The biggest news at Tuesday night's Clio Awards ceremony--often dubbed the Oscars of advertising--is what didn't happen:
* For the first time, the United States didn't win the top prize--the coveted Clio for the best national TV campaign. That was picked up by Migros, a giant Swiss department store chain and its Swiss ad agency, Comsult/Advico Young & Rubicam.
The slapstick series of winning ads features hard-luck consumers--such as one who unwittingly rips his jeans when he tries to light a match on them. "Better buy jeans at Migros," is the warning immediately flashed on the TV screen.
* Unlike last year's ceremony, which was canceled at the last minute when the former Clio owner failed to pay his bills, this one at New York's Waldorf-Astoria hotel didn't even start late.
But with many big agencies sitting out this ceremony--following the bad press from last year's Clio debacle--some executives say the results may be virtually meaningless.
The Clio's new Chicago-based owner won't say how many entries were received this year, but Advertising Age has reported that there were fewer than 6,000, compared to the 27,000 entries of just two years ago. Attendance was also way down, with fewer than 500 attending Tuesday night's ceremony, compared to the 1,800 executives who attended the ceremony three years ago.
But Ruth Ratny, the owner of Screen magazine who bought the Clios last year and renamed it the New Clios, said the recession is also to blame for this year's poor showing in both entries and attendance. She also blamed the media. "The press has been incredibly negative about the Clios," she said.
And so have many in the industry, which did not go unnoticed by Tuesday's winners.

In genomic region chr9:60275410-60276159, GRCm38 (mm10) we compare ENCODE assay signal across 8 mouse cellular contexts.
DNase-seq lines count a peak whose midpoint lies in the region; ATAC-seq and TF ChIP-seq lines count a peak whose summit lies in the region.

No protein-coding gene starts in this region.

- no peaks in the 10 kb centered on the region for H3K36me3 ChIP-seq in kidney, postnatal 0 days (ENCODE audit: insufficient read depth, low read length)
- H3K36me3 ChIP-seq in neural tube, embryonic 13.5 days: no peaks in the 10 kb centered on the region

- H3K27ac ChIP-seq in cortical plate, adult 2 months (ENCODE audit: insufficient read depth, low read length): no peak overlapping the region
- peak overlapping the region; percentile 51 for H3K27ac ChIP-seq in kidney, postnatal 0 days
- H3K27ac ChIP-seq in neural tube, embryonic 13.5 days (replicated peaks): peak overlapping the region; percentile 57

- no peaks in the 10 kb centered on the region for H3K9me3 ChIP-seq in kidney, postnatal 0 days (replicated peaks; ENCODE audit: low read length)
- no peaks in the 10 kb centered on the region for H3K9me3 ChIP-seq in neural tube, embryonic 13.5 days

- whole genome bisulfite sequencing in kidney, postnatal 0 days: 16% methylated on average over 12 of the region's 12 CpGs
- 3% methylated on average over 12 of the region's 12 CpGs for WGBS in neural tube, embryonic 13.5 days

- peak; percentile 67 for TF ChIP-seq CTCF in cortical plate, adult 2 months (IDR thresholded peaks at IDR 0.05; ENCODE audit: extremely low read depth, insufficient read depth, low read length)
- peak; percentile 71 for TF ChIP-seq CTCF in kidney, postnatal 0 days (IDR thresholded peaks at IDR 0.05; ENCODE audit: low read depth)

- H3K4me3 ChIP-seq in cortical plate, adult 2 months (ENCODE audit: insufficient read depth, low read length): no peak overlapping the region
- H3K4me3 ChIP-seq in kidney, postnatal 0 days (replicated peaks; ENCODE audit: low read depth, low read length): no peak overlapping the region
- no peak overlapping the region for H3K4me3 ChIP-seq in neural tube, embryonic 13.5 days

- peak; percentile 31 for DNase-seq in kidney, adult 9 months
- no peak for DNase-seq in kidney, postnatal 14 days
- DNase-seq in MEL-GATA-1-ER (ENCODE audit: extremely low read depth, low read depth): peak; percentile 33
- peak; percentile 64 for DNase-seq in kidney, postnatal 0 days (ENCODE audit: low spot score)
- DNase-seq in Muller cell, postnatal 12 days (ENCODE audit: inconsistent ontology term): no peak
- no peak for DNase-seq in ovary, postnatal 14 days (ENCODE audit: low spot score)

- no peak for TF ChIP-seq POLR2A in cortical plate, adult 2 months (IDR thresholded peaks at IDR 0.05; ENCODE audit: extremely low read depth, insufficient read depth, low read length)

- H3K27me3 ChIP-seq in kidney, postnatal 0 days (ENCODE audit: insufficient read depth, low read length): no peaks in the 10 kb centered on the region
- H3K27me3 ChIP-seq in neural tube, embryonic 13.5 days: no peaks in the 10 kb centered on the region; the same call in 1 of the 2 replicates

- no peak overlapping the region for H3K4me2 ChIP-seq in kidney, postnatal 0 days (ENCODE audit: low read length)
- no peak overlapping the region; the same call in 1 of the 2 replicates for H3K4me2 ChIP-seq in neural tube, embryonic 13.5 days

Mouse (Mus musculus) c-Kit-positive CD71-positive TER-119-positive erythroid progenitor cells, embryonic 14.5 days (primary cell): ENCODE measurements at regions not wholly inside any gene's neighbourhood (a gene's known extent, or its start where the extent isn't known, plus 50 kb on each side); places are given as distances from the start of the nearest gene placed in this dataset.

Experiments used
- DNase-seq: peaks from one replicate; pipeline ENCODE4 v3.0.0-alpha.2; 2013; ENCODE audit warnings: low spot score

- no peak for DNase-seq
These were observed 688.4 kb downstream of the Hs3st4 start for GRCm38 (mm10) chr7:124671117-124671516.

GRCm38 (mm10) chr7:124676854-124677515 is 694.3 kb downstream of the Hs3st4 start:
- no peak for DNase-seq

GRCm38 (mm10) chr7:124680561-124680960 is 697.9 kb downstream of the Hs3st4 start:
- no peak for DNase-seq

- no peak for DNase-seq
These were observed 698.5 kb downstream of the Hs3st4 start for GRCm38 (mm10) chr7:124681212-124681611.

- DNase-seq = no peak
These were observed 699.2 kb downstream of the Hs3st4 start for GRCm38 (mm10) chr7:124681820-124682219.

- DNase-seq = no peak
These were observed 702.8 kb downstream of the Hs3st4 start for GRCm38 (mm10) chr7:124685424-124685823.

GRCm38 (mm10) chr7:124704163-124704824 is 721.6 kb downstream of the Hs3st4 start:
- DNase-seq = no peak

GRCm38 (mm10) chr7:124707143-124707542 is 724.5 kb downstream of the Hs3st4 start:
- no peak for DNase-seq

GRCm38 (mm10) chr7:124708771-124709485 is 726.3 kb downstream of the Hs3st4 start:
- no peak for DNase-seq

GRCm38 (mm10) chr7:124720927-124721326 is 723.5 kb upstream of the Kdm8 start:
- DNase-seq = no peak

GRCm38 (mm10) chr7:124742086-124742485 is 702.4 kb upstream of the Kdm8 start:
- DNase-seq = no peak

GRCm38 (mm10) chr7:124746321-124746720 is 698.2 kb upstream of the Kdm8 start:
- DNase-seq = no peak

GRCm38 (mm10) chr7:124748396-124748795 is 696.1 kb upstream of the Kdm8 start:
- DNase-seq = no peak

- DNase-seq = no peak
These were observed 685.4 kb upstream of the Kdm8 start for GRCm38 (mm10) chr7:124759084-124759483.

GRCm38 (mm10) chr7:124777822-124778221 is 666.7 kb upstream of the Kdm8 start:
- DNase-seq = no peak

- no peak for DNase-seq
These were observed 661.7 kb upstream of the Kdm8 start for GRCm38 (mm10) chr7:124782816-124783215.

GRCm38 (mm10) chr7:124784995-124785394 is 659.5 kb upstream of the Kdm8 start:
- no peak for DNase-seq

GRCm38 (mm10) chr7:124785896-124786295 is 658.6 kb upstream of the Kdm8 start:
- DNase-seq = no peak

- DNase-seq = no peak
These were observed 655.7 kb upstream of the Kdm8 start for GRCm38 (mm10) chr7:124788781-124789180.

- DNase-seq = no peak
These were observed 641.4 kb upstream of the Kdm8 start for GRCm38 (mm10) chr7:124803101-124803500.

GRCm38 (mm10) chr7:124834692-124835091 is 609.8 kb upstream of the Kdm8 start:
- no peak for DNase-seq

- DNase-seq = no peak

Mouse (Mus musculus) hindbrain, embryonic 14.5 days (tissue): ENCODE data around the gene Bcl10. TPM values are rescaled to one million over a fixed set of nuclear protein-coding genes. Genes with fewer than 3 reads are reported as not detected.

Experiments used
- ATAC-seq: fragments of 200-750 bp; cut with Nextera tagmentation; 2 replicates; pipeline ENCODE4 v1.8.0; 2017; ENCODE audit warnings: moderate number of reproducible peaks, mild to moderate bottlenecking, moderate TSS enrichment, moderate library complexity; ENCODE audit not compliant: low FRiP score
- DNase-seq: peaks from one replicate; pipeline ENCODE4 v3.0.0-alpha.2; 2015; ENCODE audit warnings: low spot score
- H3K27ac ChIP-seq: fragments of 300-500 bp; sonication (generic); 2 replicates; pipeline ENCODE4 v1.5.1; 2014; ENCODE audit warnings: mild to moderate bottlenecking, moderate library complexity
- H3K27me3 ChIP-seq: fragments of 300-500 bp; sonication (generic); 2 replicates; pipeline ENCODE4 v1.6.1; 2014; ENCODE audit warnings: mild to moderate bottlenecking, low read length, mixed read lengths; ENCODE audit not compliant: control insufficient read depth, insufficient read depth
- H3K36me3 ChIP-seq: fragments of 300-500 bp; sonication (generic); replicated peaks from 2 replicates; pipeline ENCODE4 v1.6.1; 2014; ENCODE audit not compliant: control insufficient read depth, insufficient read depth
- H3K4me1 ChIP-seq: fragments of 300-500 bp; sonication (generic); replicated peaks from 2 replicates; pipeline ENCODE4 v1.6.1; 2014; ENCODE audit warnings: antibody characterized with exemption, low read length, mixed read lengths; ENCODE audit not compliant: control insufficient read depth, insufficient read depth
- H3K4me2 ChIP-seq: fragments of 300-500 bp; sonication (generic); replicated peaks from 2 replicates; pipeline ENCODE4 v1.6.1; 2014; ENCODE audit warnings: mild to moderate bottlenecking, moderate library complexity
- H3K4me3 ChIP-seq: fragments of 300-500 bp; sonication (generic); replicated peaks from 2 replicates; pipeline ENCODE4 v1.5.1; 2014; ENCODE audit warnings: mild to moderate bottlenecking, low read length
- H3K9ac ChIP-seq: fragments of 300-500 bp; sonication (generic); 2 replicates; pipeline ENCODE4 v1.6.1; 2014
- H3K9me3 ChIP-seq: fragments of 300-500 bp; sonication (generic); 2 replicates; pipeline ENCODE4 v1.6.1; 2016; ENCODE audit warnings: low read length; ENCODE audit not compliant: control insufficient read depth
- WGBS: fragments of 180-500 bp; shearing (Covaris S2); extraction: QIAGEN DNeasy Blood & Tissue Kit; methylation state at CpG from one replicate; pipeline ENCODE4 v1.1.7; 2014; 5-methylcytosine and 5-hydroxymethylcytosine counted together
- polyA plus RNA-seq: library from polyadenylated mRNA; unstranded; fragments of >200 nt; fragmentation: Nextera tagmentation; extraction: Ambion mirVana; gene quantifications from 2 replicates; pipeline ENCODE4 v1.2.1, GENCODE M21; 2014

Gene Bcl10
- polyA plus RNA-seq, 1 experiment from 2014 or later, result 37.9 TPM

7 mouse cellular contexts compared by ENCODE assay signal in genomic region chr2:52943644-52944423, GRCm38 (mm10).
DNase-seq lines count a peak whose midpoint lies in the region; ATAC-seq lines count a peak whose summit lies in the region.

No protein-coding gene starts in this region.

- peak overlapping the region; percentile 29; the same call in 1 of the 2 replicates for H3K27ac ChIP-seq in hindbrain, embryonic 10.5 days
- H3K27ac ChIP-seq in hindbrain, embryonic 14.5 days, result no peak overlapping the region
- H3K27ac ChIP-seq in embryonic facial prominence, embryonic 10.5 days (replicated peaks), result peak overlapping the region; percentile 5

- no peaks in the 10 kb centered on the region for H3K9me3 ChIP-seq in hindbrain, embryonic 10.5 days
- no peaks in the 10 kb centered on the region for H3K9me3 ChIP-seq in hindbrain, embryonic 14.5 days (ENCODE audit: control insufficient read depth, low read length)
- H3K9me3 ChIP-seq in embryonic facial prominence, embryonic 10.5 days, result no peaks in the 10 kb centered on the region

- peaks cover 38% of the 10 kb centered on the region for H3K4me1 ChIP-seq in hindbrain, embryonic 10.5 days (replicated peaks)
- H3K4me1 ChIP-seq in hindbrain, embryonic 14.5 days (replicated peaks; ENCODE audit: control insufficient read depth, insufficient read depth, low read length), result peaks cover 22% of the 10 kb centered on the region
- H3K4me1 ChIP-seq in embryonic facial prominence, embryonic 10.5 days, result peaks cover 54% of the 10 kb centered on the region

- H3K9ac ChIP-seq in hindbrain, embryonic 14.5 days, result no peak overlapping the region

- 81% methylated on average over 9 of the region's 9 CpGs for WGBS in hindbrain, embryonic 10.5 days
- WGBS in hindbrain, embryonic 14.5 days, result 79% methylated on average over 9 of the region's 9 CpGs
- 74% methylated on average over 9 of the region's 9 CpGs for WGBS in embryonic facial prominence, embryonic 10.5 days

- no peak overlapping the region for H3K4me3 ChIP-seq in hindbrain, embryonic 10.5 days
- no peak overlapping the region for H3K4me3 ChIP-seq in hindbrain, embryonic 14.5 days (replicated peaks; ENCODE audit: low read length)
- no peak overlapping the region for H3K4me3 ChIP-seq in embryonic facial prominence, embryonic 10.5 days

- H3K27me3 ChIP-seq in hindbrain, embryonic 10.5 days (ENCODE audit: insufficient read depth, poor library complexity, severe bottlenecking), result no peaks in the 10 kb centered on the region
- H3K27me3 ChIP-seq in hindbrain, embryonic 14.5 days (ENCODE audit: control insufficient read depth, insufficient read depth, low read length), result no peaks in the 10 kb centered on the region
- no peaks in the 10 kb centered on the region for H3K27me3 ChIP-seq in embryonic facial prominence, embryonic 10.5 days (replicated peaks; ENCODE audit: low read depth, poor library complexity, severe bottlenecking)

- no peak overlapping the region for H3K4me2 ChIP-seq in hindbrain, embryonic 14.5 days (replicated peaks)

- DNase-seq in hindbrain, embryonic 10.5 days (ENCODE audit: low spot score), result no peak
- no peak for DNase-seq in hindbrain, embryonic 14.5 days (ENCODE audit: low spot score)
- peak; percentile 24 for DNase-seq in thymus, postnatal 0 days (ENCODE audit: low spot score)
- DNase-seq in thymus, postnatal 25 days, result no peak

"I'm surprised by all of the ad executives who say the Clios have become a joke," said Heylayne Spivak, creative director at Young & Rubicam's New York office. "They certainly didn't consider it a joke all those years they went up to collect their own awards."
American and foreign agencies competed head-to-head in the same categories for the first time this year. That's how the Swiss were able to run off with the top award--although the agency that created the humorous spots is owned by New York-based Young & Rubicam.
For sheer numbers of awards, Boston-based Doyle Advertising and Design Group did best by picking up seven Clios--mostly for print ads for client Dunham Boots. The San Francisco agency Goodby, Berlin & Silverstein won four Clios for various TV spots.
Los Angeles ad agencies didn't fair very well in the competition--although DDB Needham/LA won two Clios--including one for its Bugle Boy jeans TV ad that features pictures of sexy women along with a written warning to male viewers to buy the jeans or face an end to such racy commercials.
Team One Advertising of El Segundo also won Clios for two print ads for Lexus.